Burma’s Leading Private Banks to Raise Saving Rates

Burma’s Leading Private Banks to Raise Saving Rates

A stack of 1,000 kyat banknotes is seen, as employees count money at Yoma Bank in Rangoon. (Photo: Reuters)

A stack of 1,000 kyat banknotes is seen, as employees count money at Yoma Bank in Rangoon. (Photo: Reuters)

RANGOON — Some of Burma’s leading private banks are set to raise interest rates on savings accounts in the hope of attracting new savers, according to Bankers.

Four of the country’s 20 private banks—Kanbawza (KBZ) Bank, Asia Green Development Bank, CB Bank and Myanmar Apex Bank—are said to be planning to set rates for savings deposits at 8.25 percent from Aug. 1, up from 8 percent.

Burma’s Central Bank permits banks to offer up to 10 percent interest to savers, and fixed deposit accounts already yield 10 percent.

The four banks, which are among the largest in the market, are looking to draw in new customers in a growing economy where few people currently save with formal financial institutions. A recent UN-led survey of access to finance found that only 4 percent of people in Burma have savings accounts at a bank.

Than Lwin, the vice chairman of Kanbawza Bank, said the major banks were looking to attract new savers.

“The major intention is to attract our regular customers and newcomers. Actually, we can increase the interest up to 10 percent for savings deposits, but we’ve decided to raise it only a little amount because if we increase it too much, smaller banks will be faced with a problem in the market,” Than Lwin told The Irrawaddy.

Interest rates on loans would remain at 13 percent for customers at all banks, he said.

While savers would welcome competition in the banking sector, which could usher in more favorable terms for customers, the banks are all members of the Bankers Association, and rate rises are limited by the need for broad agreement.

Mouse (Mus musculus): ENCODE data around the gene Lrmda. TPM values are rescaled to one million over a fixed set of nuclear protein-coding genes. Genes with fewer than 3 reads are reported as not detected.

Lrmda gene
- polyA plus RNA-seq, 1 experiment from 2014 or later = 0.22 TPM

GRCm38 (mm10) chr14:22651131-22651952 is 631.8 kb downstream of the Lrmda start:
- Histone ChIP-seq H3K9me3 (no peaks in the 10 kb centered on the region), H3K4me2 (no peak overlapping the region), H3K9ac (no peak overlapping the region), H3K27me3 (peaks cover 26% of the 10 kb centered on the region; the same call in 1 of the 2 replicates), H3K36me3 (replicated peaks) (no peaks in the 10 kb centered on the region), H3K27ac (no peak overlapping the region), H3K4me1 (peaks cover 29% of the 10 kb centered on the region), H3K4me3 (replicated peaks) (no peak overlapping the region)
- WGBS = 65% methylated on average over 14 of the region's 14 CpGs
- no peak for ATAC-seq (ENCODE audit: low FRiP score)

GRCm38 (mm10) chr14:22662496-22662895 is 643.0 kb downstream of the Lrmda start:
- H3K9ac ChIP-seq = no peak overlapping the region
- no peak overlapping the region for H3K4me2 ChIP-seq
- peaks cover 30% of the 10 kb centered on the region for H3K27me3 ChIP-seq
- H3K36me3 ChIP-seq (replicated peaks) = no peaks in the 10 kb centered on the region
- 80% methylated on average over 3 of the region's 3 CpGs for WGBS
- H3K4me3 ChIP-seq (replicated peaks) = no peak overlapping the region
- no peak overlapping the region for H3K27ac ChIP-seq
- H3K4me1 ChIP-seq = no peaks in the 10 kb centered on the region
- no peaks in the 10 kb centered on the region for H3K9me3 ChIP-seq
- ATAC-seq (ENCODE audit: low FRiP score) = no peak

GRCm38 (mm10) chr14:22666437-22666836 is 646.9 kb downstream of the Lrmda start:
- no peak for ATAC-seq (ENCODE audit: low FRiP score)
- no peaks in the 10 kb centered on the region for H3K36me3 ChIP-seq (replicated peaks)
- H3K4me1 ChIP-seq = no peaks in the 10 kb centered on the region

The country’s other private banks are thought to be considering whether to follow the four large banks’ 0.25 percent rate rise.

Chit Khine, chairman of the Myanmar Apex Bank, said the bank had to follow its competitors in increasing the interest rate to avoid losing customers.

“Though the increase is little, we have to remain attractive to our customers not to lose. This amount has been agreed by all bankers in the Bankers Association, which looks at all sectors. The competition in this market is very strong at the moment,” he said.

Banks have been criticized for making large profits, given the gap of a full 5 percent between savings and lending interest rates. But Chit Khine said Central Bank rules around how much a bank can lend out, relative its deposits, limit how much money banks make.

“We’re criticized from outside that we’re taking a lot of profit between saving deposit rates and loans rates. Actually, we’re only allowed to lend out 70 percent of our total savings deposits, so our service charge is really only 9.1 percent,” he said.


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